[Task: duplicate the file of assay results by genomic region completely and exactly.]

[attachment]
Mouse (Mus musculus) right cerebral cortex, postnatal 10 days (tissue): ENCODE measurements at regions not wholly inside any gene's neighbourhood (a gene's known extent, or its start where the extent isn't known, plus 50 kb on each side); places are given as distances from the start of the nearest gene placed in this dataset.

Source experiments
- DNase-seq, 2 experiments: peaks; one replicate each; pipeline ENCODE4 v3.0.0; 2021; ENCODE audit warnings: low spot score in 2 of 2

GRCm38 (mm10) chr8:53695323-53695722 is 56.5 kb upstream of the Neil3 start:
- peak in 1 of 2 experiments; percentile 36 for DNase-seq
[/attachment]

Mouse (Mus musculus) right cerebral cortex, postnatal 10 days (tissue): ENCODE measurements at regions not wholly inside any gene's neighbourhood (a gene's known extent, or its start where the extent isn't known, plus 50 kb on each side); places are given as distances from the start of the nearest gene placed in this dataset.

Source experiments
- DNase-seq, 2 experiments: peaks; one replicate each; pipeline ENCODE4 v3.0.0; 2021; ENCODE audit warnings: low spot score in 2 of 2

GRCm38 (mm10) chr8:53695323-53695722 is 56.5 kb upstream of the Neil3 start:
- peak in 1 of 2 experiments; percentile 36 for DNase-seq